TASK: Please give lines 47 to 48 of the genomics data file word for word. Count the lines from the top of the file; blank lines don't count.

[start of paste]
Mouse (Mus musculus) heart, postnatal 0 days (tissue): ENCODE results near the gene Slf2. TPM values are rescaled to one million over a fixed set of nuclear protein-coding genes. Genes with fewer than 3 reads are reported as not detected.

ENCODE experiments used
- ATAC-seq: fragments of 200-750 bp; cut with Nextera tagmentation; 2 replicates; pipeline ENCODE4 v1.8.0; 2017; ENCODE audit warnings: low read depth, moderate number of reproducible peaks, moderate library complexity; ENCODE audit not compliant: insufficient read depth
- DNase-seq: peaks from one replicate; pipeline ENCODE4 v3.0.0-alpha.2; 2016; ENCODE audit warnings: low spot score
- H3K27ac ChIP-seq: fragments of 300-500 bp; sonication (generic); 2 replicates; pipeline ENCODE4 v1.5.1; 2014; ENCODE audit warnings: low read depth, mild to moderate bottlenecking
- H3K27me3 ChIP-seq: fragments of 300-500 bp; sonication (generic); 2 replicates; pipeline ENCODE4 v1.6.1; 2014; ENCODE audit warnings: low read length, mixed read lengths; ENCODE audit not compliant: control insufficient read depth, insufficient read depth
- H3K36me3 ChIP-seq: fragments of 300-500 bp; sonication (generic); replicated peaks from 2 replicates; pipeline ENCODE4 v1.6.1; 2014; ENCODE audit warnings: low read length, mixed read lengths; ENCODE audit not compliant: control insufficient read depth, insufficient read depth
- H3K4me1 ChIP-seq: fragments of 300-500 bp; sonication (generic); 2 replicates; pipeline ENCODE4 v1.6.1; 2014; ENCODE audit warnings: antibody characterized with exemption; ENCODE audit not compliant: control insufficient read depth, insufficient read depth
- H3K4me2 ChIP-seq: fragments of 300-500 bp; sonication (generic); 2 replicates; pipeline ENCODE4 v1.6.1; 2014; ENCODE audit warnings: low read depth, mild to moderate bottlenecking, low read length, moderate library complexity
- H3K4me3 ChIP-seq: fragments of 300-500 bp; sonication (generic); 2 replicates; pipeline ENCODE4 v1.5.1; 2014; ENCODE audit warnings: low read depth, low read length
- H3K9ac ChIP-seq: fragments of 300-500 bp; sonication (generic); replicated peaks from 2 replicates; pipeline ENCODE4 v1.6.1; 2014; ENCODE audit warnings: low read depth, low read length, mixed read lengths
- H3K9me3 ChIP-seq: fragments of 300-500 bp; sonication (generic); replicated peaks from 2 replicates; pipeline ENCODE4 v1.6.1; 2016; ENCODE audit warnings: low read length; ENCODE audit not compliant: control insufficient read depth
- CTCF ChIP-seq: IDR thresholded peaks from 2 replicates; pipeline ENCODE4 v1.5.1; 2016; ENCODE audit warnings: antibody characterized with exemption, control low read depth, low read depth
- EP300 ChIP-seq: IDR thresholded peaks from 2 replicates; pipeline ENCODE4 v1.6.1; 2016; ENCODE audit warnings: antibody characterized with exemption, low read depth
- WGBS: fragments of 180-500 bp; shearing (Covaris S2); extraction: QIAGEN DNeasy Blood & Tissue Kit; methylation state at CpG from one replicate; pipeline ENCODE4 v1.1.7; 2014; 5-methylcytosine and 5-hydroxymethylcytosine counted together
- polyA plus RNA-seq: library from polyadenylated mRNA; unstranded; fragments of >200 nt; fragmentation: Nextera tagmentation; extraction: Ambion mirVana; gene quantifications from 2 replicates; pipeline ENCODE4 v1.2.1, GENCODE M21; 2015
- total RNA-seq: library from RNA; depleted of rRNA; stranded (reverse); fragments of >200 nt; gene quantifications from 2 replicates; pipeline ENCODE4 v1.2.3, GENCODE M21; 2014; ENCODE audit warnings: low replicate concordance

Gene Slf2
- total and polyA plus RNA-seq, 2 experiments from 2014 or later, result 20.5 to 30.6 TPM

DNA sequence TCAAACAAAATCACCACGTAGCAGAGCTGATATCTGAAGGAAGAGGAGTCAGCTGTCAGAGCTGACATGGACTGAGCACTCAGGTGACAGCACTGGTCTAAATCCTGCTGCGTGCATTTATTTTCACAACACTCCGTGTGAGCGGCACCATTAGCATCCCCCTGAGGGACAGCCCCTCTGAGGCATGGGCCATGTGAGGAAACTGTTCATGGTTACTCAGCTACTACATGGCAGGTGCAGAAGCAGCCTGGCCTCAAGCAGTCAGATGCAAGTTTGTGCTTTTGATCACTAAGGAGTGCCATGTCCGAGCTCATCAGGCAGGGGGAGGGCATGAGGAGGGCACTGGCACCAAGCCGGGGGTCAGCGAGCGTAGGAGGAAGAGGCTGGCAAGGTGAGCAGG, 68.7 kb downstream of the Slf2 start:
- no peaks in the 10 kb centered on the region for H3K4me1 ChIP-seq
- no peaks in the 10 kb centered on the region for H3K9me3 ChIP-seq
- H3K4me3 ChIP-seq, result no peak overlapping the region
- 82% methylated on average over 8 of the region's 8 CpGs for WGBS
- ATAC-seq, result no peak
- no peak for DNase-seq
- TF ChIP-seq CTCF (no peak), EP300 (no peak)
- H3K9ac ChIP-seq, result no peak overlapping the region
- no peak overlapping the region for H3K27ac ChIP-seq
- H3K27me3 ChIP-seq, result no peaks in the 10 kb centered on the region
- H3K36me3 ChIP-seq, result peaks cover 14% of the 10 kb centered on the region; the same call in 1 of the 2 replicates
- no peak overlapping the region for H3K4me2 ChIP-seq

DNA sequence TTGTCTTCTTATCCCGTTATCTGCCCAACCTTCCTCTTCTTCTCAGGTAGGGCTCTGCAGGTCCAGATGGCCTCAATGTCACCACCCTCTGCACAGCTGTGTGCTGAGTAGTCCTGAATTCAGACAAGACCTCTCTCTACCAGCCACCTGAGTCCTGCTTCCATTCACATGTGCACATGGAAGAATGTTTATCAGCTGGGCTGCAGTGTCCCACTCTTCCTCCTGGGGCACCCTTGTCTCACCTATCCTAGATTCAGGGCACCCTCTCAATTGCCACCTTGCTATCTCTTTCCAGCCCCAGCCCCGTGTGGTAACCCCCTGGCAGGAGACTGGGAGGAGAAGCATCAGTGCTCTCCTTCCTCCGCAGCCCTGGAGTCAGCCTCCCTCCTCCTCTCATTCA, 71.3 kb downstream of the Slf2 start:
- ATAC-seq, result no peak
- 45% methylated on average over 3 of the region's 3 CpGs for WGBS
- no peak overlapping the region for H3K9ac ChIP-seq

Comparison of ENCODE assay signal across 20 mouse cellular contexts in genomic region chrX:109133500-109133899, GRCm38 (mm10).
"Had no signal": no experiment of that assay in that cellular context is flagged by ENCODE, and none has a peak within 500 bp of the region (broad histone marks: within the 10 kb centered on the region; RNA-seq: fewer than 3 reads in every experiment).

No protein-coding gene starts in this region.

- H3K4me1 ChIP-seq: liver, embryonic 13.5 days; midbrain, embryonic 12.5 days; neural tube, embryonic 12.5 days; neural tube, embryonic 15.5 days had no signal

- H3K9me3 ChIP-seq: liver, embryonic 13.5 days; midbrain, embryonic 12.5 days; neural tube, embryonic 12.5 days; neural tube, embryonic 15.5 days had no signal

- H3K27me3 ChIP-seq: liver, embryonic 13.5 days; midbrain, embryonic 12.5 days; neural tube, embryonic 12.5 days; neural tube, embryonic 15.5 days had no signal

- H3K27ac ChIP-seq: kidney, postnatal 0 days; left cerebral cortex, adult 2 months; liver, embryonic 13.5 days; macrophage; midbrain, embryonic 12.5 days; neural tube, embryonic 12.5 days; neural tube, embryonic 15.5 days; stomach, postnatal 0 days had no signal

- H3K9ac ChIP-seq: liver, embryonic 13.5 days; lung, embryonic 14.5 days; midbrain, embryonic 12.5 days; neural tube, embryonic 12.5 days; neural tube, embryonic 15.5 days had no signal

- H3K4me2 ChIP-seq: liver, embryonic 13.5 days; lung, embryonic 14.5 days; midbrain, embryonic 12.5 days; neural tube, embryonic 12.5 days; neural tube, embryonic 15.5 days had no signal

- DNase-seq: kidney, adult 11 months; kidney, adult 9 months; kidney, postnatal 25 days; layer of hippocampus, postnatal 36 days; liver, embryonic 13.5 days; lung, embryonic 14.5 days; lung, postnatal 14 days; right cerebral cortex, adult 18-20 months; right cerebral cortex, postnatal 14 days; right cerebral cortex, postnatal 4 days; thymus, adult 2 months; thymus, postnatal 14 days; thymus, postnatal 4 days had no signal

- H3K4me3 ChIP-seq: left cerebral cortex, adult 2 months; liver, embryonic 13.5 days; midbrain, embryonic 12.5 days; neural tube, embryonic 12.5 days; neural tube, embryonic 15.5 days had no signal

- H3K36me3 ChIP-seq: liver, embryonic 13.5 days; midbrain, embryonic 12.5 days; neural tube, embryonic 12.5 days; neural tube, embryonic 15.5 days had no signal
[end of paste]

- H3K4me3 ChIP-seq: left cerebral cortex, adult 2 months; liver, embryonic 13.5 days; midbrain, embryonic 12.5 days; neural tube, embryonic 12.5 days; neural tube, embryonic 15.5 days had no signal

- H3K36me3 ChIP-seq: liver, embryonic 13.5 days; midbrain, embryonic 12.5 days; neural tube, embryonic 12.5 days; neural tube, embryonic 15.5 days had no signal